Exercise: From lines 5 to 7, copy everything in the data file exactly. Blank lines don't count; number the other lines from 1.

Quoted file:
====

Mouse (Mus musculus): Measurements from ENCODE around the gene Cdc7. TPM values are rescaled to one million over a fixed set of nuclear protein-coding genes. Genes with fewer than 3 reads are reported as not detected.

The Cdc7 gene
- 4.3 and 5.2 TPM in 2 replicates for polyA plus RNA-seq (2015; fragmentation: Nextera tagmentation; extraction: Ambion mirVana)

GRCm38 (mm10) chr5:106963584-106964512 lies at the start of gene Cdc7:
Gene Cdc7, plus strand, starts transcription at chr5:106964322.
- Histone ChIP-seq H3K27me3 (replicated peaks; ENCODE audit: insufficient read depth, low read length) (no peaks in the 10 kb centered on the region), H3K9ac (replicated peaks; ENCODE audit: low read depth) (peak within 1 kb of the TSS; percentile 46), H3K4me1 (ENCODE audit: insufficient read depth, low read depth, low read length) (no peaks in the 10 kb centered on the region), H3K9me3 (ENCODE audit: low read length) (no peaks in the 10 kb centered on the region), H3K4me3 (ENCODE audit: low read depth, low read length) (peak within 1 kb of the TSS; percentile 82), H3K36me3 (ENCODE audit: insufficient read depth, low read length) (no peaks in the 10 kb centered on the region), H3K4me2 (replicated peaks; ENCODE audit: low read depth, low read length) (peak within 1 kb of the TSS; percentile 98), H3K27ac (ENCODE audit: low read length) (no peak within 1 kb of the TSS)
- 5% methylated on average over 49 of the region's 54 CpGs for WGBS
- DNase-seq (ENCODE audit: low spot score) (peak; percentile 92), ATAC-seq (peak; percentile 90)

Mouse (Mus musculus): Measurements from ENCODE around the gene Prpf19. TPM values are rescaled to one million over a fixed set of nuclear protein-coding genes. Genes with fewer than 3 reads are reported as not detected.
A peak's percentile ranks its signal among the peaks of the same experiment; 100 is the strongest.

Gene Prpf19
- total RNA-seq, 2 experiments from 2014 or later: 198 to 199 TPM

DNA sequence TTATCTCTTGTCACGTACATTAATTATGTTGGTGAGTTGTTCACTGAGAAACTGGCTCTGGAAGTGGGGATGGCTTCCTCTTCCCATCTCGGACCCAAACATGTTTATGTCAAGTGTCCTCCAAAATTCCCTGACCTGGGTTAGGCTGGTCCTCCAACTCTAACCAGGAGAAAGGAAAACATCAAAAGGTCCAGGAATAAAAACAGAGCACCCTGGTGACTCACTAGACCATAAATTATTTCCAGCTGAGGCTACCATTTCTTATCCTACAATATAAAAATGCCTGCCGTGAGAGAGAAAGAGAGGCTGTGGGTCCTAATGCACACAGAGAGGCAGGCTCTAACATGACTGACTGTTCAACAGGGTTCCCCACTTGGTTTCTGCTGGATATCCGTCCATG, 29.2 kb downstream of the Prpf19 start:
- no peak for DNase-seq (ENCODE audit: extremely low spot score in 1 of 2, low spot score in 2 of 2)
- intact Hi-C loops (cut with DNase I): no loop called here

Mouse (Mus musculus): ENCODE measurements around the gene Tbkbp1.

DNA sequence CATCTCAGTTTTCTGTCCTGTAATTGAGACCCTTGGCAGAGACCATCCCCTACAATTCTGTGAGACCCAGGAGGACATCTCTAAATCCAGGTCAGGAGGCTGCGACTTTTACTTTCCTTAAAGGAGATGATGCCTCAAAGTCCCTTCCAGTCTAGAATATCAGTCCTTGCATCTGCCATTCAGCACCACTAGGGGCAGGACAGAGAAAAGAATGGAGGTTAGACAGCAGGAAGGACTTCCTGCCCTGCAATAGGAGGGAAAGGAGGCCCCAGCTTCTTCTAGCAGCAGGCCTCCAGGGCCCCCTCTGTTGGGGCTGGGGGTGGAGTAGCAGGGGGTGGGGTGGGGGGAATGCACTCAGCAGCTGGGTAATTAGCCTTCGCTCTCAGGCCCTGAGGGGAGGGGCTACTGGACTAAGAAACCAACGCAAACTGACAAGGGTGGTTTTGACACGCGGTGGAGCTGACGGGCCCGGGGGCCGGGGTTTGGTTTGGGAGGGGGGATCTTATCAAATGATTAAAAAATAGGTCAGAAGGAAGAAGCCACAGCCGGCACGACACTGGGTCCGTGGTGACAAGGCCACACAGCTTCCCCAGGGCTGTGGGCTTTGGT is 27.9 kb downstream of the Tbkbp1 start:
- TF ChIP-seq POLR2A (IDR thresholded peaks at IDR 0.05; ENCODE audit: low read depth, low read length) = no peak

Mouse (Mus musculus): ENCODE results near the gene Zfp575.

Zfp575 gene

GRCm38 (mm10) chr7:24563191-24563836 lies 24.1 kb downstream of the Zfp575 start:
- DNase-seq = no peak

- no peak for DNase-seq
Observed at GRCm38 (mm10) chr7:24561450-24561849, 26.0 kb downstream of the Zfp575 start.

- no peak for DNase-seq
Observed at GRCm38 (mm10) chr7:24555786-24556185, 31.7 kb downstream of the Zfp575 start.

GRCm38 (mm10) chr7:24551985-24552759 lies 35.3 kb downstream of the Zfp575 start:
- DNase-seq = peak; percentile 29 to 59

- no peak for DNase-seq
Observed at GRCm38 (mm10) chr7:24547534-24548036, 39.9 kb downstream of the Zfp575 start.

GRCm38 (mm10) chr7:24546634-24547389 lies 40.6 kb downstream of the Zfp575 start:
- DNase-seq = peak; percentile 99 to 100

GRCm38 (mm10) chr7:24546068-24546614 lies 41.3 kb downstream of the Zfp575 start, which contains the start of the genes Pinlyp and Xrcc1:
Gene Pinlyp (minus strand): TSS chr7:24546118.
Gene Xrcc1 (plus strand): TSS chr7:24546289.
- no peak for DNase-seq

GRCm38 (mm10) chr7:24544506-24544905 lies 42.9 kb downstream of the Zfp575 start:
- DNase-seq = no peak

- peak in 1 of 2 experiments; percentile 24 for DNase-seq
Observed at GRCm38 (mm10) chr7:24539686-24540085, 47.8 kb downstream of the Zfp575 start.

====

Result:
Gene Cdc7, plus strand, starts transcription at chr5:106964322.
- Histone ChIP-seq H3K27me3 (replicated peaks; ENCODE audit: insufficient read depth, low read length) (no peaks in the 10 kb centered on the region), H3K9ac (replicated peaks; ENCODE audit: low read depth) (peak within 1 kb of the TSS; percentile 46), H3K4me1 (ENCODE audit: insufficient read depth, low read depth, low read length) (no peaks in the 10 kb centered on the region), H3K9me3 (ENCODE audit: low read length) (no peaks in the 10 kb centered on the region), H3K4me3 (ENCODE audit: low read depth, low read length) (peak within 1 kb of the TSS; percentile 82), H3K36me3 (ENCODE audit: insufficient read depth, low read length) (no peaks in the 10 kb centered on the region), H3K4me2 (replicated peaks; ENCODE audit: low read depth, low read length) (peak within 1 kb of the TSS; percentile 98), H3K27ac (ENCODE audit: low read length) (no peak within 1 kb of the TSS)
- 5% methylated on average over 49 of the region's 54 CpGs for WGBS